Many woodland medicinals are commonly propagated from root cuttings, including blue cohosh, black cohosh, false unicorn, trillium, wild ginger, sweet fern (Comptonia peregrina), wild yam, bloodroot, spikenard (Aralia racemosa), wild geranium (Geranium maculatum), and goldenseal.
Willow Bark Rooting Hormone Recipe
Willow bark extract contains a natural plant hormone called willow-rooting substance, which helps to coordinate plant growth. It can be used as a free natural substitute for commercial rooting powders, and is especially helpful for rooting softwood cuttings.
To prepare you own, cut ten 2- to 3-foot willow branches, preferably in the autumn after the leaves have fallen, then trim the branches into 2-inch lengths. Pour a gallon of water over the cuttings and let stand for 24 to 48 hours. Strain the willow water.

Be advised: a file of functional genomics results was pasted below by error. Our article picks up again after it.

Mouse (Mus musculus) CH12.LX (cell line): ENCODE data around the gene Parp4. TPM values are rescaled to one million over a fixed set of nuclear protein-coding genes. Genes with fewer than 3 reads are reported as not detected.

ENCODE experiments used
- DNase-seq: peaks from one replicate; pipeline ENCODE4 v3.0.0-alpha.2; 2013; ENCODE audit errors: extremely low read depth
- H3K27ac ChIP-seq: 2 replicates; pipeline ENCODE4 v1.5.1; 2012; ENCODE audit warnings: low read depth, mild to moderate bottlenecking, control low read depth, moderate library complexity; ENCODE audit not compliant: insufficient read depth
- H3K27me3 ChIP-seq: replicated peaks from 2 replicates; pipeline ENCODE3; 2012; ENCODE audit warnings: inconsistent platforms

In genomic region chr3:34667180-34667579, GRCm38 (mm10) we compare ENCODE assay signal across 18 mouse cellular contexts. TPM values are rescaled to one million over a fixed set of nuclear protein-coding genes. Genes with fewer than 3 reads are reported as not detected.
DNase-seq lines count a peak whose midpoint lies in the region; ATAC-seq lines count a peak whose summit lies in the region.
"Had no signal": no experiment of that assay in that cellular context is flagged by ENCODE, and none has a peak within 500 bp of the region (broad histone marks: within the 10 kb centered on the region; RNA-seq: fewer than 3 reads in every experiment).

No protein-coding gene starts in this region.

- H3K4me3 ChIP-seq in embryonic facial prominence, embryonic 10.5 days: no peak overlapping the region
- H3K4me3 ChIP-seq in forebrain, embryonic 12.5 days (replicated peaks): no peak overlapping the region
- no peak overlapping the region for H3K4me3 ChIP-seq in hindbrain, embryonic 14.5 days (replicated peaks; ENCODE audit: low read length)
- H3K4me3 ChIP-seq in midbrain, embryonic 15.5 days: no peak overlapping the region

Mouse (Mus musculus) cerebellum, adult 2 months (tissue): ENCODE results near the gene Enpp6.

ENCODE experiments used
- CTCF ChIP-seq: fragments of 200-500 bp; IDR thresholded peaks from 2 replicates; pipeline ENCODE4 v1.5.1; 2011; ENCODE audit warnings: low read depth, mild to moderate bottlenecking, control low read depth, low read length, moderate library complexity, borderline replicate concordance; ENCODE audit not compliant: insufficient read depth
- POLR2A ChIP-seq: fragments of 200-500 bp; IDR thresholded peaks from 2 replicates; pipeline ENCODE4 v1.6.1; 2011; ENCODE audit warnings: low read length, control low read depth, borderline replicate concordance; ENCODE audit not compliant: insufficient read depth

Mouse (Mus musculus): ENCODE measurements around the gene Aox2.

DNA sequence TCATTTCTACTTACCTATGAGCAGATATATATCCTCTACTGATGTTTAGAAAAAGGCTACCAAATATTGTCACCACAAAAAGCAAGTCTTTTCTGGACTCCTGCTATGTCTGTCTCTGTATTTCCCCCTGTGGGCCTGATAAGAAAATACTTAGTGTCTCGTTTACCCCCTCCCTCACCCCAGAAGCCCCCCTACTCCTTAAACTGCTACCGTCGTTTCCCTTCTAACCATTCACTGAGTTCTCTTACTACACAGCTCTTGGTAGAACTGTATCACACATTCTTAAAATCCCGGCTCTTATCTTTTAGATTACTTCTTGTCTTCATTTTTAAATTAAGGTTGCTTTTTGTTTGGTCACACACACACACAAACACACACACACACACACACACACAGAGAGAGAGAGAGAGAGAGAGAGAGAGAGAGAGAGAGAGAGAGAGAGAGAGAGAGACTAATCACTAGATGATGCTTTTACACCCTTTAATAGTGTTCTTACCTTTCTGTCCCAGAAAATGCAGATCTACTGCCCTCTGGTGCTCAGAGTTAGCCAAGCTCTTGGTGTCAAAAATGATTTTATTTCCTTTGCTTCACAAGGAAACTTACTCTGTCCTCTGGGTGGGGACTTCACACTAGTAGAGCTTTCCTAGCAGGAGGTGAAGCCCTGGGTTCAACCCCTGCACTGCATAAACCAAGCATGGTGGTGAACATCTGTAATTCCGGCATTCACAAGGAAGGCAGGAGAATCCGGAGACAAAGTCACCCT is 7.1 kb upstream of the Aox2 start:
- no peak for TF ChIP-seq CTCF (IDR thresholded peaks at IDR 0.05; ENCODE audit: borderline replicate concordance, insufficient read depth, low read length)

Soak the lower stem portions of the cuttings you wish to root in this solution for 24 hours and then place them in their rooting medium. Any unused liquid can be stored in the refrigerator for up to a year. Some people use willow in a less exact fashion by soaking willow branches in water and using the soak water to water-in cuttings.
Seeds and Plants
Prairie Moon Nursery
My favorite resource for native plants of the eastern and central United States. Their website has loads of germination and cultivation info, super affordable prices, organically grown plants (although not certified), and the company is cooperatively owned.
Strictly Medicinal Seeds
Formerly known as Horizon Herbs, this Oregon-based business has the largest collection of organically grown medicinal herb seeds and plants (including woodland medicinals and native plants). One of my go-tos for over two decades. Check out the detailed propagation profiles on their website!
A Canadian nursery offering a huge selection of herb seeds and plants, including rare or hard to find herbs. Sells rare cultivars. Based in Toronto.